MD03: Assessing and Evaluating Research and Impact
Research will always be assessed before resources are allocated; but how should this best be done? Alongside the more traditional forms of funding for specific research projects, funding models have emerged based on national reviews of research by specific disciplines. The methods used in these assessments include publications, the research environment and research impact; with utilization of a variety of metrics. These co-exist with assessments based on citations of publications, and more rounded evaluation of CVs. In this Midday session we will discuss the various forms of national and international evaluation of research output and impact in Europe. In the UK, there have been regular national research assessments every seven or so years for over 30 years, whereas other countries across Europe have developed these processes more recently. In the last two reviews in the UK, the impact of research on society has been included alongside academic impact, an approach that is already being fostered by the new EC framework research programme Horizon Europe. The panel will discuss these review exercises and the various forms that they take. We will invite consideration of the variety of funding models and research environments across Europe, including their implications for ‘permanent’ academic posts and academic work patterns and careers. We will focus especially on whether and to what extent such reviews impact particularly on Sociology as a discipline.
Ramon Flecha, University of Barcelona, Spain
Ramon Flecha is Professor of Sociology at the University of Barcelona and Doctor Honoris Causa by Vest Timisoara University. He coordinated the FP7 project IMPACT-EV and was Chair of the European Commission’s expert group on Evaluation Methodologies for the interim and ex-post evaluations of H2020. He is co-author of the EC publication Monitoring the impact of EU Framework Programmes that has informed the evaluation system of FP9 Horizon Europe. His publications include journals such as PlosOne, Nature-Palgrave Communications, Journal of Mixed Methods Research and Current Sociology. Results of some of his research have been approved by the European Parliament and other relevant stakeholders, leading to political and social impacts.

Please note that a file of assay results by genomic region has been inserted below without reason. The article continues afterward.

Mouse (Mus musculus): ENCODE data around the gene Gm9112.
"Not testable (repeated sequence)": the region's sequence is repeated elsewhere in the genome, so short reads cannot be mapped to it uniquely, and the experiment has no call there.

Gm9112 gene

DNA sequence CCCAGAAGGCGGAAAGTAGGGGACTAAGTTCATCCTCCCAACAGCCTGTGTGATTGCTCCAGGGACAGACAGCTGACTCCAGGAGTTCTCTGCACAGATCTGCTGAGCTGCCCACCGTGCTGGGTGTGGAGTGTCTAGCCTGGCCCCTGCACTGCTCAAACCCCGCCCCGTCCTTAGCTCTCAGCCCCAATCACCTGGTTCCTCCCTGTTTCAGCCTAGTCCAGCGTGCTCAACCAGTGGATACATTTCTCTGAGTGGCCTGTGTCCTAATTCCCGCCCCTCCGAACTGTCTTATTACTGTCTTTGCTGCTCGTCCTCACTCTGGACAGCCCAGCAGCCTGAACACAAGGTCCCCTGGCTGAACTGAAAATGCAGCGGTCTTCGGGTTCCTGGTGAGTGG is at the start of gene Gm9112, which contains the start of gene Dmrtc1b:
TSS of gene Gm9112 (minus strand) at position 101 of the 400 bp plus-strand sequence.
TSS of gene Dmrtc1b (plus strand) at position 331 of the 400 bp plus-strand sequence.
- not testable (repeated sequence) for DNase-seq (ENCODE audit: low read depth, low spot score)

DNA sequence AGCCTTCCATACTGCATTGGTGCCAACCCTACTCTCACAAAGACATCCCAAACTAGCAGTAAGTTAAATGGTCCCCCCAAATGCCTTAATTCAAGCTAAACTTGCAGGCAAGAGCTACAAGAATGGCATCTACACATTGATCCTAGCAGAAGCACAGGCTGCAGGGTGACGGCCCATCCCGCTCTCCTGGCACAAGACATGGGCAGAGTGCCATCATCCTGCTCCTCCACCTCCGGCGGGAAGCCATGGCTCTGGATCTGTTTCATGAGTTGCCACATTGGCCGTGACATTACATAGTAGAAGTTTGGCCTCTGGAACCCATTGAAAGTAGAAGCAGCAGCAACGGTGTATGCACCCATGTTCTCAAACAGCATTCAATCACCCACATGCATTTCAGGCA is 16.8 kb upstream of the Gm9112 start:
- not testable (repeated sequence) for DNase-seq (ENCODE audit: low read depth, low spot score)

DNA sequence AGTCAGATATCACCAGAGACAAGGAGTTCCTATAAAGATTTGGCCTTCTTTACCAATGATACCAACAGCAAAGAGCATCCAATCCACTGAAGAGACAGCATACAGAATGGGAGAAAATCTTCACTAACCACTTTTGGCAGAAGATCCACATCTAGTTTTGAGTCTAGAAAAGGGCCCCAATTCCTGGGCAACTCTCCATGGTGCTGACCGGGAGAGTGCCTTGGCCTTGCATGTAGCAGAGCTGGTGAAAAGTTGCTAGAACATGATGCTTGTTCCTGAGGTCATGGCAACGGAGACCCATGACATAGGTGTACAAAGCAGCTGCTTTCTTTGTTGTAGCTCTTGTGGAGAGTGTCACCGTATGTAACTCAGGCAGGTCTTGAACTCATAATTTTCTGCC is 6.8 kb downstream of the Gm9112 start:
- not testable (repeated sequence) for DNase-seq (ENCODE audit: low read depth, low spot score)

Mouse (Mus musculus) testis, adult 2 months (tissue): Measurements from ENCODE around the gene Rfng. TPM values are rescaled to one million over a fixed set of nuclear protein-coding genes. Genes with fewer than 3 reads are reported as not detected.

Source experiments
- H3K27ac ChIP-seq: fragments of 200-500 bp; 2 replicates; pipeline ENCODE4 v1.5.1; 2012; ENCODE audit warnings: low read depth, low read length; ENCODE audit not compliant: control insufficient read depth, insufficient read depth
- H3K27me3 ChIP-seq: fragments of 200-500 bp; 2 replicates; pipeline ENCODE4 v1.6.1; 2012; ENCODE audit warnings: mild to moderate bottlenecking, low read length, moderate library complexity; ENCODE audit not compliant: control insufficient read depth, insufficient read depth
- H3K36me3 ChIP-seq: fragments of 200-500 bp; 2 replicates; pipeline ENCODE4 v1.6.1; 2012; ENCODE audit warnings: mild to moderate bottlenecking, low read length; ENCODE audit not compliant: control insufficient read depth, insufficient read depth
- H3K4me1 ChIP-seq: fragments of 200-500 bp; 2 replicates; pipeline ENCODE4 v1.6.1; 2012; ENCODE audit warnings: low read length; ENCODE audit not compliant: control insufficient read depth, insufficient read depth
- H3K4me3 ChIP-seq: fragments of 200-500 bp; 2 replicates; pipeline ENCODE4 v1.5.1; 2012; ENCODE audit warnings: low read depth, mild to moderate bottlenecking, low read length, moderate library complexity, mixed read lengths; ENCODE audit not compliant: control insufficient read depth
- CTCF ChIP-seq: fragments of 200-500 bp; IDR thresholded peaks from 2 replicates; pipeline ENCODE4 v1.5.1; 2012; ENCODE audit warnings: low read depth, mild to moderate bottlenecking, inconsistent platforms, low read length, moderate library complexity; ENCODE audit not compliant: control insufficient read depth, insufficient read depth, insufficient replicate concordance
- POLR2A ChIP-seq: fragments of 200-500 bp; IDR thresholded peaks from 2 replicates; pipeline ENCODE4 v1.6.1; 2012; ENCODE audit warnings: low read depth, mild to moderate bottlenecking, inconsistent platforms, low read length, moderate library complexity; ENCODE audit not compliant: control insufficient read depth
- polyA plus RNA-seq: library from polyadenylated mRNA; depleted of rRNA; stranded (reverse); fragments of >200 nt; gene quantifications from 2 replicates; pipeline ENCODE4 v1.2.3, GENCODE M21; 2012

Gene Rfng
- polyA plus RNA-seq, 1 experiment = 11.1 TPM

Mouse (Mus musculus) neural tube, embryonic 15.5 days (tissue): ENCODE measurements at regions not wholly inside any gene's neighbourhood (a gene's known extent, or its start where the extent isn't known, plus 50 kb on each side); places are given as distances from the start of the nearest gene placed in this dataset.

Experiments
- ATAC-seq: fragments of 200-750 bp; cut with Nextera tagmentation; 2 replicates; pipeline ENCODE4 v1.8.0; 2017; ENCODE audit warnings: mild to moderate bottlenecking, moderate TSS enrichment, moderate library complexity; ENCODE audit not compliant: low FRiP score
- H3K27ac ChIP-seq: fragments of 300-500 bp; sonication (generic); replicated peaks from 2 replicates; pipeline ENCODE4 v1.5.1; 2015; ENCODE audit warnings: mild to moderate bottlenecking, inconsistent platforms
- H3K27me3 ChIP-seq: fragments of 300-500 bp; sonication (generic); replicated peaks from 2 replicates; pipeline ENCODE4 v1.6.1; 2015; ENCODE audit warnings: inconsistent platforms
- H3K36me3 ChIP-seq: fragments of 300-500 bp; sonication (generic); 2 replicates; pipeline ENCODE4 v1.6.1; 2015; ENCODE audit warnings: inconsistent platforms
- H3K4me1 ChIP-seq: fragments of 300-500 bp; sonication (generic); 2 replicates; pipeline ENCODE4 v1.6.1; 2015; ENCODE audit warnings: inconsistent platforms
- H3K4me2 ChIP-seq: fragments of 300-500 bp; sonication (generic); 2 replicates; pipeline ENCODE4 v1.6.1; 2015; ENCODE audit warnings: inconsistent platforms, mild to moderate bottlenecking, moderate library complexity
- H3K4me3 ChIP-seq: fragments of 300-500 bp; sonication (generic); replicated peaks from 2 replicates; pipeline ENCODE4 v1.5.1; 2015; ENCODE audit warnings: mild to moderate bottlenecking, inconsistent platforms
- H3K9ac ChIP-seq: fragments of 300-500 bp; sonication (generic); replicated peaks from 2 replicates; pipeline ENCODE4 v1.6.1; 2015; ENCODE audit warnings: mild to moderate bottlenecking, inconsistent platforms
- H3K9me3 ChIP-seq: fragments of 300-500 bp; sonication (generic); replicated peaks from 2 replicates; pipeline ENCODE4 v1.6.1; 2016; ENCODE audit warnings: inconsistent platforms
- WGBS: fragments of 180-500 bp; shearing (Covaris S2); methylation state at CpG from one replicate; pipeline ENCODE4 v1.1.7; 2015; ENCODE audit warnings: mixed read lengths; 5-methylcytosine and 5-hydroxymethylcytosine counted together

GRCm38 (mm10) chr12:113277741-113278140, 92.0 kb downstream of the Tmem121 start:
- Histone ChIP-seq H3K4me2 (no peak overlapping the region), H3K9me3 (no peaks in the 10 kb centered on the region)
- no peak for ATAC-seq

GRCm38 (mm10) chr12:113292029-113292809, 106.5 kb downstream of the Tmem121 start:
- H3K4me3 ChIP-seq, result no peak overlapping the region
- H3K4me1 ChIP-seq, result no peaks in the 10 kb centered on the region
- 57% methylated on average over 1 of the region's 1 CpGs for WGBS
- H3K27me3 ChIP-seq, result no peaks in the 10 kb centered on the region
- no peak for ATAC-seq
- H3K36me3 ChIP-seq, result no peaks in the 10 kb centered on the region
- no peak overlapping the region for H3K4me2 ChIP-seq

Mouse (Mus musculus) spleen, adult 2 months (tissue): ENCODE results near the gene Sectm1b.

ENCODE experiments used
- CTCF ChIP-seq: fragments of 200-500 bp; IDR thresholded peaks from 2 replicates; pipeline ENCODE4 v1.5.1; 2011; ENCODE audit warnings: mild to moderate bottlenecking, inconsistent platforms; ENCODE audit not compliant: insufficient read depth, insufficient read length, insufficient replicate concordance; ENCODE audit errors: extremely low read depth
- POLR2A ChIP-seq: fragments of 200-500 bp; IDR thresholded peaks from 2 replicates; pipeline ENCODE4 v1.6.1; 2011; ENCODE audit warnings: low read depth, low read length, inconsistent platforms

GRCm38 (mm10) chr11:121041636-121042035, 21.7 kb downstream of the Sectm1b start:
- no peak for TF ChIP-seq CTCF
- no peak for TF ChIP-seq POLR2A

Sylvia Walby, City University of London, UK
Professor Sylvia Walby has worked at City University of London as Professor of Sociology and Director of the interdisciplinary Violence and Society Centre since 1 March 2019. She was previously at Lancaster University where she was Distinguished Professor of Sociology, held the UNESCO Chair in Gender Research, and was Director of the Violence and Society UNESCO Centre. Sylvia was the founding President of the European Sociological Association, elected after chairing the steering committee to establish the association. She has been President of the International Sociological Association’s Research Committee RC02 on Economy and Society. She is a Fellow of the Academy of Social Sciences and a Fellow of the Royal Society of Arts. Professor Walby was awarded an OBE for services to equal opportunities and diversity. She is Chair of the REF Sub-Panel for Sociology.
Sue Scott, Newcastle University and University of Helsinki (ESA President)
Sue Scott is the current President of the European Sociological Association (2017-2019). She was President of the British Sociological Association 2007-2009. She is a sociologist primarily of gender and sexuality. Sue has been a Professor at a number of UK Universities, as well as a Dean and a Pro Vice Chancellor, and is now a Visiting Professor at Newcastle and Helsinki. She is a Fellow of the UK Academy of Social Sciences and adviser to the Academy on Open Access. She is on the Board of the European Alliance for the Social Sciences and Humanities. Sue is a founding and managing editor of Discover Society, discoversociety.org.
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